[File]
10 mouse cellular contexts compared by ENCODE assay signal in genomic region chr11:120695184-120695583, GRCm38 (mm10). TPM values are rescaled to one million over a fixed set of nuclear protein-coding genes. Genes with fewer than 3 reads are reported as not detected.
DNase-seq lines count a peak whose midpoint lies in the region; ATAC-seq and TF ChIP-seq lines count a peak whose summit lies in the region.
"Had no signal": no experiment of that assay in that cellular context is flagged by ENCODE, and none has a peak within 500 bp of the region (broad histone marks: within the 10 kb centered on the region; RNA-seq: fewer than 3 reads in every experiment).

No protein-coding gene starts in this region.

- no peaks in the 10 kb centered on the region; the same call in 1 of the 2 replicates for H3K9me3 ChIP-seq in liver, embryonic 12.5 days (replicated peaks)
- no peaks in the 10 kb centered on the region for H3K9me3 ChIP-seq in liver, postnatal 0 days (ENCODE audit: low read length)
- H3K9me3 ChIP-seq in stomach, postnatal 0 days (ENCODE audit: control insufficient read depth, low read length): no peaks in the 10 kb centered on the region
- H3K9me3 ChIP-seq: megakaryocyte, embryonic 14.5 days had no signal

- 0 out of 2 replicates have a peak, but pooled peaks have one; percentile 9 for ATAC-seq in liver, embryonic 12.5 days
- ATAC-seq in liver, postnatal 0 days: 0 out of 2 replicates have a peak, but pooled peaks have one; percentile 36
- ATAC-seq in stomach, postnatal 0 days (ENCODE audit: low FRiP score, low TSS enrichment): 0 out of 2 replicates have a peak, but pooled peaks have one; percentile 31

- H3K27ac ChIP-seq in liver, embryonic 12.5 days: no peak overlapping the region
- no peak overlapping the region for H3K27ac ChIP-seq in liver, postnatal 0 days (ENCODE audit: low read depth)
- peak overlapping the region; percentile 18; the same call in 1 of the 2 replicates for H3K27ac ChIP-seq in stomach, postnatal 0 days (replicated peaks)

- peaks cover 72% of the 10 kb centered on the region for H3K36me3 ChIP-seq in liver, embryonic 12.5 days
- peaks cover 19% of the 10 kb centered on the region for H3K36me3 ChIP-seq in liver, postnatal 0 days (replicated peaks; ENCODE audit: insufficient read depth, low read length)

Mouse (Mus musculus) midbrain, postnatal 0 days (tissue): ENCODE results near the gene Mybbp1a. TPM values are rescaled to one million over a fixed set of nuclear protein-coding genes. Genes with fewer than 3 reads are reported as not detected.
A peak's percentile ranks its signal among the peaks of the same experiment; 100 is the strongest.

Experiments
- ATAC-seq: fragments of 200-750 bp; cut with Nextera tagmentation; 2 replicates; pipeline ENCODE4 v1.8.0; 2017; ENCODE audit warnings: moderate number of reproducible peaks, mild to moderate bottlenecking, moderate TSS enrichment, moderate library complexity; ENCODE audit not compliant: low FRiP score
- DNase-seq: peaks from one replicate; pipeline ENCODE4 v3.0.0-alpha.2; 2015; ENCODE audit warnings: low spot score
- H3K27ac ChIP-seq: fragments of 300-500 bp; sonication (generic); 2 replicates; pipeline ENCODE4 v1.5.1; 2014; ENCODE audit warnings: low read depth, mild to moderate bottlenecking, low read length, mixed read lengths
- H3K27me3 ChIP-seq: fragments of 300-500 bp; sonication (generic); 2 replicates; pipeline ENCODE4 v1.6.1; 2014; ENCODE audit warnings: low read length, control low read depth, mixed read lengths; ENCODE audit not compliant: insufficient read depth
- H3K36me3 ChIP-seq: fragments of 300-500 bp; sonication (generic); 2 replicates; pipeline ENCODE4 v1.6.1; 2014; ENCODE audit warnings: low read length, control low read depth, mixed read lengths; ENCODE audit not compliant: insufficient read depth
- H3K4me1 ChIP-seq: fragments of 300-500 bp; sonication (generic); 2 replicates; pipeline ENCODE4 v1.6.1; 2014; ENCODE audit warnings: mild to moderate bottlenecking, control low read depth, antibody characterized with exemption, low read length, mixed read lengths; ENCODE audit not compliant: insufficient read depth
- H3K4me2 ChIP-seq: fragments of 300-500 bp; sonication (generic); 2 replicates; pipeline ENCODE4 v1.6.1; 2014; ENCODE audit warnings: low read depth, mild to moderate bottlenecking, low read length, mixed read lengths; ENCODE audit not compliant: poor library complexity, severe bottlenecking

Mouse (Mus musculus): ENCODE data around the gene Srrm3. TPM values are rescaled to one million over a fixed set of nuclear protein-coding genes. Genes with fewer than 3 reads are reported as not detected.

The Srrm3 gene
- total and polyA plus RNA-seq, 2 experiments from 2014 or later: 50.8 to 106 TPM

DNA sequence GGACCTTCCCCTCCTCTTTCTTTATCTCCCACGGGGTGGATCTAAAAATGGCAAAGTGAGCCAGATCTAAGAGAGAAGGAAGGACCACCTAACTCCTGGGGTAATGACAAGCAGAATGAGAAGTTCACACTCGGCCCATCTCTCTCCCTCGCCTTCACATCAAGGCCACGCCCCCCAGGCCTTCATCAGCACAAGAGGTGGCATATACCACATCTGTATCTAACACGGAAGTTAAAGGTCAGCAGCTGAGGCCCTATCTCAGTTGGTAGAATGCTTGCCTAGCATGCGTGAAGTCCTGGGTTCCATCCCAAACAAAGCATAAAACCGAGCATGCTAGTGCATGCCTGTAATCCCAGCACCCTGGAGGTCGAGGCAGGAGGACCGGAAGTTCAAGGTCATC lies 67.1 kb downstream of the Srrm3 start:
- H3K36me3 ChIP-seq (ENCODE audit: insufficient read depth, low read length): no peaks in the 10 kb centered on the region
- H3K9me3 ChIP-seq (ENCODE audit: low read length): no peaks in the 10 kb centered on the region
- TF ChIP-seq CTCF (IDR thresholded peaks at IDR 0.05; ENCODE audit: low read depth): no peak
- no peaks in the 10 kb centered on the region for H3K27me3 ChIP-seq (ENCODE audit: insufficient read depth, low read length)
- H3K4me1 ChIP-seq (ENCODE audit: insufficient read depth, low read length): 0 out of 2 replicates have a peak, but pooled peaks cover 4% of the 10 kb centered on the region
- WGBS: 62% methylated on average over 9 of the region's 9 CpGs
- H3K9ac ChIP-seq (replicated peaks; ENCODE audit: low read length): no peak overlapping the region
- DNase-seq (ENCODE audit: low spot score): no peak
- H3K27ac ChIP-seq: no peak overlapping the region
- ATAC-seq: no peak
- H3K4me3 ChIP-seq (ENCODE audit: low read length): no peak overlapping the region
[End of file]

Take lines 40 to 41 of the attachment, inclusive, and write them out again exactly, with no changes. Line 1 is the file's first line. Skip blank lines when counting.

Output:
- ATAC-seq: no peak
- H3K4me3 ChIP-seq (ENCODE audit: low read length): no peak overlapping the region